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Thursday, December 01, 2022

Former Soviet states send troops to Kazakhstan to help ease unrest

Former Soviet states send troops to Kazakhstan to help ease unrest

Almaty, Kazakhstan — A Russian-led security coalition has sent deadly violence to Kazakhstan amid reports that dozens of protesters and police have been killed in unrest in the country.

On Thursday, after setting state buildings on fire in Almaty, Kazakhstan’s largest city, Armenian Prime Minister Nikol Pashinyan announced on Facebook that an unspecified number of peacekeepers would travel to Kazakhstan.

Russian state media agencies Interfax and Tass quoted a spokesman for the Almaty police as saying that tens of thousands of rioters in the city had been “eliminated”.

Reuters reported that 13 members of security forces were killed in clashes with protesters in the city. Quoting Kazakh state TV.

Police and government officials were not immediately available to comment on the report or provide more details.

Initially triggered by anger over fuel price hikes, protests quickly spread to widespread opposition from President Kassym-Jomart Tokayev’s predecessor Nursultan Nazarbayev, who retained significant power despite leaving in 2019 after ruling for nearly three decades .

Former Soviet States Send Troops To Kazakhstan To Help Ease Unrest

Nazarbayev, 81, is widely seen as the main political force in Nur-Sultan, the purpose-built capital named after him. His family is believed to control the largest economy in Central Asia. He has not been seen or heard since the protest began.

The Central Asian nation’s reputation for stability under Nazarbayev helped it attract hundreds of billions of dollars in foreign investment in its oil and metals industries.

But a younger generation is demanding the liberalization seen in other former satellite states of the Soviet Union. The protests are the worst in more than a decade in Kazakhstan, a country five times the size of France with a population of about 19 million people.

Apparently in an attempt to placate public anger, Tokayev fired Nazarbayev as head of the powerful Security Council on Wednesday, and took it upon himself. He also appointed a new head of the Committee of State Security, the successor of the Soviet-era KGB, and removed Nazarbayev’s nephew from the rank of No.

Tokayev’s cabinet also resigned.

Russian news agency Interfax quoted an official as saying the airport was later cleared of protesters. Reuters was not able to independently confirm the report.

Earlier, riot police used tear gas and flash grenades against protesters in Almaty, but then appeared to back down.

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In his second televised speech within hours, in the early hours of Thursday, Tokayev said he had appealed for help from the Collective Security Treaty Organization (CSTO), the military alliance of Russia, Armenia, Belarus, Kazakhstan, Kyrgyzstan and Tajikistan.

He said foreign-trained “terrorist” gangs were seizing buildings, infrastructure and weapons, and had taken five aircraft, including foreign ones, to Almaty airport.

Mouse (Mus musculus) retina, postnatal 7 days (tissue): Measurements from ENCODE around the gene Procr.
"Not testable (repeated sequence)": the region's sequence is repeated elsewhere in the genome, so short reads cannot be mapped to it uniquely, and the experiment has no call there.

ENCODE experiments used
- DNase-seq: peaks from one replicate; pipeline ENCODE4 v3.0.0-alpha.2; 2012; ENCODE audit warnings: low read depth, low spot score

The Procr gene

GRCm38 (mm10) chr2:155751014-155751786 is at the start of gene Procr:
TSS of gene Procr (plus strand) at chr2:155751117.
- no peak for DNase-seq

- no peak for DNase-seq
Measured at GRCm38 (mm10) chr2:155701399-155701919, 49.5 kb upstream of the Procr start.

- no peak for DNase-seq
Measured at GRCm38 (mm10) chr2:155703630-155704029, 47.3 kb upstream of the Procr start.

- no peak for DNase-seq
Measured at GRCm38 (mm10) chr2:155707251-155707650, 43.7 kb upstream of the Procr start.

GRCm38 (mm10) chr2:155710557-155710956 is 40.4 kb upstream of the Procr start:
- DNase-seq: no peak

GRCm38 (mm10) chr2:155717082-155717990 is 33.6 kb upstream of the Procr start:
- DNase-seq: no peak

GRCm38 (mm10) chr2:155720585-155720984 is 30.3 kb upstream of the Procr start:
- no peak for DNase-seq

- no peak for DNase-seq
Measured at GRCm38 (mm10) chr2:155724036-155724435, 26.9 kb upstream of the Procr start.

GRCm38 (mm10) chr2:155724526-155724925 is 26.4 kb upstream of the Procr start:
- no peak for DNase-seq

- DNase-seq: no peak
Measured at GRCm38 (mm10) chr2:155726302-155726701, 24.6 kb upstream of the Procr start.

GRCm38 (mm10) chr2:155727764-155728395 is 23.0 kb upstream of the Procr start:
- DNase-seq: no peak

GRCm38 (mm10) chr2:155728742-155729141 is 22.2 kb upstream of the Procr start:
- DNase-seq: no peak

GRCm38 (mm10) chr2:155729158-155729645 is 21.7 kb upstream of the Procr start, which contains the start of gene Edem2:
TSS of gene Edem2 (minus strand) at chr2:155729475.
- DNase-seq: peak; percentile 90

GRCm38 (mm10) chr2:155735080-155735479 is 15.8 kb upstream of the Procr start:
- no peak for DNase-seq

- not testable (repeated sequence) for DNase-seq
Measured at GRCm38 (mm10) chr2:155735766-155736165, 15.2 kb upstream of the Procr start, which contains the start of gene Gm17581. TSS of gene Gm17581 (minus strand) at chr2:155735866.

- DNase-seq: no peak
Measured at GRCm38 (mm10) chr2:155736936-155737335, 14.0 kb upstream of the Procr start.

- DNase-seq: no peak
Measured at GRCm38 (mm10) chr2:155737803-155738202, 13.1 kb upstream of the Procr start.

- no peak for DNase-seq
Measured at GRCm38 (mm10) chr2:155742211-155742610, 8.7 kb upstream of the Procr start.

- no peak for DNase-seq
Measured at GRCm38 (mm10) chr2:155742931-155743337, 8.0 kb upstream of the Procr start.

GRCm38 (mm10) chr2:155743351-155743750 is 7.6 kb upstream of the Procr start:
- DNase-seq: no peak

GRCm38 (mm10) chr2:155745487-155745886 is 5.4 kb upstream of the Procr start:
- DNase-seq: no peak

“This is an undermining of the integrity of the state and most importantly, it is an attack on our citizens, who are asking me … to help them immediately,” Tokayev said.

“Almaty was attacked, destroyed, ransacked, the inhabitants of Almaty became victims of attacks by terrorists, bandits. Therefore it is our duty to take all possible steps to defend our state.”

Russian news agencies quoted Russian space agency Roscosmos chief Dmitry Rogozin as saying that security was tightened around key installations at the Baikonur Cosmodrome in Kazakhstan, which Russia uses for space launches.

A resident of Almaty, who met the protesters on Wednesday, said most of the people they met came from the poor outskirts of the city or from nearby villages.

The resident said that vodka was being distributed at the main square and some people were discussing whether to head to the city market or go to a wealthy area for possible loot.

“There is complete chaos on the street,” he said.

Footage posted on the Internet showed protesters chanting beneath a giant bronze statue of Nazarbayev, tied to ropes, in an apparent attempt to pull it down. A woman who posted it said that it was filmed in the eastern city of Taldykorgan.

Early on Wednesday, Reuters journalists saw thousands of protesters marching towards the Almaty city center, while in the city of Aktobe, protesters gathered shouting: “Old man, go away!” A video online showed police using water cannons and stun grenades near the mayor’s office.

A state of emergency was declared in Nur-Sultan, Almaty and the western province of Mangistau. Internet was turned off.

After accepting the cabinet’s resignation, Tokayev ordered caretaker ministers to reverse the hike in fuel prices, doubling the cost of liquefied petroleum gas, widely used for vehicles in Kazakhstan.

The Kremlin has said it expects Kazakhstan, a close ally, to resolve its internal problems quickly, warning other countries against interference. White House press secretary Jen Psaki said Russia’s allegations that the United States had instigated the unrest were false.

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